After a doctor’s appointment, I picked up the post and read it in the elevator as I rode up to my floor. The kind words my co-workers had so dearly written were certainly bittersweet, but disappointment flooded my chest because there was no note from Sully inside.

I entered my apartment, tossed the mail on the table and then I saw them…on the back side of Hallmark’s sparkly “You’ll Be Missed” card…Sully’s balloons! Bouncing next to her words of encouragement were the bright, fluorescent, spirited little airships…and they all had SAD faces! I laughed out loud! Sully hadn’t gone for the straightforward or the clear. She went right to the murky confusing gray. She was happy I was pursuing better health yet sad I was leaving the workplace.

Sully wrote, “These are not happy balloons.” (The not emphatically underlined to stress her displeasure.)

“This news is just unacceptable my friend,” came next but was punctuated with a smiley face. It was the perfect, topsy-turvy, punch-drunk message. It was all sixes and sevens and I was smiling like an idiot getting off the tea-cup ride at Disney World.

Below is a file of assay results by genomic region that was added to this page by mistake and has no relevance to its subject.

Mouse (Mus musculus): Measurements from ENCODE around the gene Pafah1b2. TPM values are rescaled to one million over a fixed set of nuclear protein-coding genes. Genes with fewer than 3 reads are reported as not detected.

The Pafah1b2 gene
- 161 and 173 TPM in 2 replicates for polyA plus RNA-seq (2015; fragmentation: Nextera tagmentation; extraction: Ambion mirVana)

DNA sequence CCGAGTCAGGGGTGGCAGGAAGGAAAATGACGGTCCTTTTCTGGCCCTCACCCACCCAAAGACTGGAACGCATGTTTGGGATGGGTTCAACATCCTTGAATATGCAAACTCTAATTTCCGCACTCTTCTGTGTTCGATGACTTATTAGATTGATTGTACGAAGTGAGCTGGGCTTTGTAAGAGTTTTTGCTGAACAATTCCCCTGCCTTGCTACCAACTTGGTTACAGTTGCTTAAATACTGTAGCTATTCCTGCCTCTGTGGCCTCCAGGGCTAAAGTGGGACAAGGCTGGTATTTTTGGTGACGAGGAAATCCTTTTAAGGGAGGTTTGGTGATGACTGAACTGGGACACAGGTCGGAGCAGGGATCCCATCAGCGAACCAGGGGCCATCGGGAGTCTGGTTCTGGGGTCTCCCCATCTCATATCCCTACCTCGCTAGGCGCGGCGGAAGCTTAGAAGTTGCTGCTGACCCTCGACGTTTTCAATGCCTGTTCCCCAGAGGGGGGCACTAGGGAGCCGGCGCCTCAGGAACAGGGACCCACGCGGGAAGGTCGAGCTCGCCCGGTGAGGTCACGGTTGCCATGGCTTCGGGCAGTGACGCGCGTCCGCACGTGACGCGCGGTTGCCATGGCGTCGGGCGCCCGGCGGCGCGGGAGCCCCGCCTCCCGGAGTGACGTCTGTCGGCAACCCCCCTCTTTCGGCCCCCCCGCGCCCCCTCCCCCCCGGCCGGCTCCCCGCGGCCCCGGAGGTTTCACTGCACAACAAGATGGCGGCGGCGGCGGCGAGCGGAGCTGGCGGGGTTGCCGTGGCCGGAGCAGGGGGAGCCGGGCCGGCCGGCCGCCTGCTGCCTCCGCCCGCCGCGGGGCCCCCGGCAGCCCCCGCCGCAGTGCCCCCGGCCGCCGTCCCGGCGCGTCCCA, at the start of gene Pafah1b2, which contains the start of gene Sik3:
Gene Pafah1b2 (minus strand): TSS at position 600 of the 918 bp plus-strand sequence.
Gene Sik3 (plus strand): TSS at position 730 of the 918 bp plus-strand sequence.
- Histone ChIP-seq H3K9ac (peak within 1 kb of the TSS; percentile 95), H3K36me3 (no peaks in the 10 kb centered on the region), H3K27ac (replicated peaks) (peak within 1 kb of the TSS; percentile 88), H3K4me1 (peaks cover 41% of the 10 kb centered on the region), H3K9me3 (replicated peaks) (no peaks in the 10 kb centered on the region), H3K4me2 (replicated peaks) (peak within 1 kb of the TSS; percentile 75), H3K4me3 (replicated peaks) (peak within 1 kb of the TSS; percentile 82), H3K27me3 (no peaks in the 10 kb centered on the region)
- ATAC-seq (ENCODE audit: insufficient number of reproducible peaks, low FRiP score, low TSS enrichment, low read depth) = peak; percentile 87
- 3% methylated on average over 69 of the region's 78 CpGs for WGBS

Ninety Four percent of my working career had ended by handing in a set of keys. (What the hell was that tiny square shaped one for?) The fog had truly closed in around me. But, when I saw the back of that Hallmark card I thought, “Oh Sully! Thank you! Thank you for those “uplifting” frowning balloons because that is exactly how I feel!”

Shortly thereafter, I received another card in the mail, just from Sully. This time, her balloons were smiling. The card read, “By no means are these happy balloons… they are hopeful balloons. I am hopeful that before you know it, you will be all better and back to your happy self!”

Balloons are rather like emotions; they inflate, they deflate, they burst unexpectedly. They float and bounce and can slowly sag to the floor. Sometimes they escape you altogether. Yet, if we accept them, release them, allow them to drift off into the ether, they re-absorb into the matrix of sensation. I think that’s when the fog lifts and your compass dial makes sense again.

Seriously though, I have no clue. Like I said…chimerical beasts. Maybe someday, Feelings won’t be my “F” word.

© 2017 thejitterbug